Several residents have said assessments in their neighborhoods went up although there have only been a few sales. Many reported seeing houses on the market for years where the price has dropped substantially below assessed value.
"Ask any real estate agent if property values went up 30 percent on land," said resident Fred Van Magness at the summer meeting. "I am really frustrated with what's going on. The process of abatements is going to be really unwieldy for this town."
Joe Sullo, a real estate agent, said there have been around 25 waterfront sales between April of 2009 and 2010. The MLS listings had six additional properties that had not been included in the analysis and there were two errors in valuation according to the MLS.
Richard Barrett said his property went up around 22 percent and three comparable properties were found to his.
Joe Querisma said two houses in his area sold below their appraisal price. Additionally milfoil was not considered as a factor in considering appraisals.
"The whole purpose of the revaluation is to create equity," McKenney said at the summer meeting. "We want to make everyone the same."
This statement was met with all around disagreement by residents.
McKenney said the assessments were done to make sure everyone's value was in line with everyone else's.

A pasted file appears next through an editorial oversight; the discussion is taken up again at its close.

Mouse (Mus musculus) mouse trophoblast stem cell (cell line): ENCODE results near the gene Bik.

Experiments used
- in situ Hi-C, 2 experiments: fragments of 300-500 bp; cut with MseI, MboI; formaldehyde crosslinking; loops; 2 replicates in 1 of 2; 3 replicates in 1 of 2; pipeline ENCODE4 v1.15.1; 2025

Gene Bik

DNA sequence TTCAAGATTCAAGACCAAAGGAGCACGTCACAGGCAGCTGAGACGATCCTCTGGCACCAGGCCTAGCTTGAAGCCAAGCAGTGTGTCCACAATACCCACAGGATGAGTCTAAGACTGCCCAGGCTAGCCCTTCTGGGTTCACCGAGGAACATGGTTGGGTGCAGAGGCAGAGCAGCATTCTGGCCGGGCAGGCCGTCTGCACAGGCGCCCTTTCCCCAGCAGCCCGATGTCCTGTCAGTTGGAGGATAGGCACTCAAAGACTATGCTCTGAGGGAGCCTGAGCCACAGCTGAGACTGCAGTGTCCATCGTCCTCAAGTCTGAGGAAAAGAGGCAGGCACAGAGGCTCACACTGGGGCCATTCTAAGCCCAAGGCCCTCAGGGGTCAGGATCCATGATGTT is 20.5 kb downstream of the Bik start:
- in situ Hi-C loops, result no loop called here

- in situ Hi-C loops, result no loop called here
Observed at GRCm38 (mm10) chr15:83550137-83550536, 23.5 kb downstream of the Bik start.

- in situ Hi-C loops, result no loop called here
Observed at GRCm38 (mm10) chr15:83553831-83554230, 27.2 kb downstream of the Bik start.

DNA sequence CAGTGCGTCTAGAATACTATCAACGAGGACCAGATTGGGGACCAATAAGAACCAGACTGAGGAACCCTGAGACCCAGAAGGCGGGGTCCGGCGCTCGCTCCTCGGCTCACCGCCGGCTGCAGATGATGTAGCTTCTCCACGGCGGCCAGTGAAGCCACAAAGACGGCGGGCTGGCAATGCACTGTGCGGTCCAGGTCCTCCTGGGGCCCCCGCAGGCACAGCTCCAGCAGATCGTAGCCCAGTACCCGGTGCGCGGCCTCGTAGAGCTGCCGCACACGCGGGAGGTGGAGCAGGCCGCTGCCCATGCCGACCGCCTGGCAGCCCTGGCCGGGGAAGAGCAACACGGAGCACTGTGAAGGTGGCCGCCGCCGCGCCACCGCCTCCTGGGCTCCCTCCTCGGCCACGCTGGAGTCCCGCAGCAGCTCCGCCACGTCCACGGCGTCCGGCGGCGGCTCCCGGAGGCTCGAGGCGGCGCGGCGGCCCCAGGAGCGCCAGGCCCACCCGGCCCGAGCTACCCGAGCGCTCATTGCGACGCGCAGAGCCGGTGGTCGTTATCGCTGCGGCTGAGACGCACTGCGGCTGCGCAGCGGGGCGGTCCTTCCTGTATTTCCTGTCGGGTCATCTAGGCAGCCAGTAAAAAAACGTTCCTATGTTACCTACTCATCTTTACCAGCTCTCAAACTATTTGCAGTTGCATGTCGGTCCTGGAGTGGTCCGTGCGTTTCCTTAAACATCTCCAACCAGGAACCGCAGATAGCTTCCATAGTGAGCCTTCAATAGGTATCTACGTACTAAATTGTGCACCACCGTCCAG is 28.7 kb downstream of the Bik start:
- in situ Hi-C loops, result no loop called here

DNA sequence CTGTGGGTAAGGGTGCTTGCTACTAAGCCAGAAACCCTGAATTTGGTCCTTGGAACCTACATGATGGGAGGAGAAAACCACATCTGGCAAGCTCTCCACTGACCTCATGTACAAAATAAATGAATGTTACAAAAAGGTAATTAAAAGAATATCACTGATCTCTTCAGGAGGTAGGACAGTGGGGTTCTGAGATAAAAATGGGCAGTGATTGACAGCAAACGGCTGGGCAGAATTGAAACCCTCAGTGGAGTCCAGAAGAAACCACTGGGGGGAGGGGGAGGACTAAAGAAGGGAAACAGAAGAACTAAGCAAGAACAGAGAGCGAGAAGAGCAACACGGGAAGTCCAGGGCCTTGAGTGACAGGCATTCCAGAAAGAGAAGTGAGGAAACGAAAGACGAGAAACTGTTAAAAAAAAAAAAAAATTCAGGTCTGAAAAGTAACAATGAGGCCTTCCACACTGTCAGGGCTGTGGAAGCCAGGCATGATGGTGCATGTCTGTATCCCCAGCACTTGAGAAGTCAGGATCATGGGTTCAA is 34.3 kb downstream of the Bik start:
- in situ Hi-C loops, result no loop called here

"Whatever the value was last year and whatever sales were last year I consolidated them," McKenney said.
Town Assessor Gary Carp asked people to come in and take part in the informal hearing process. Carp said the numbers are preliminary and figures could not be released yet because they were still being calculated. The final numbers would not be in until the process was done.
"You have an awful lot of people paying taxes in this town," said Mel Borrin. "They're looking at you for some answers and I will tell you they're not going to give up."
"I listen to everybody's concerns," McKenney said. "If I can make a change I certainly will. Our whole goal is to create equity. I don't want anybody to feel like no one's listening."
Residents have since expressed disdain with the process to the Board of Selectmen. During both the July 28 and Aug. 5 meetings, residents voiced their disdain for the first hour of each meeting.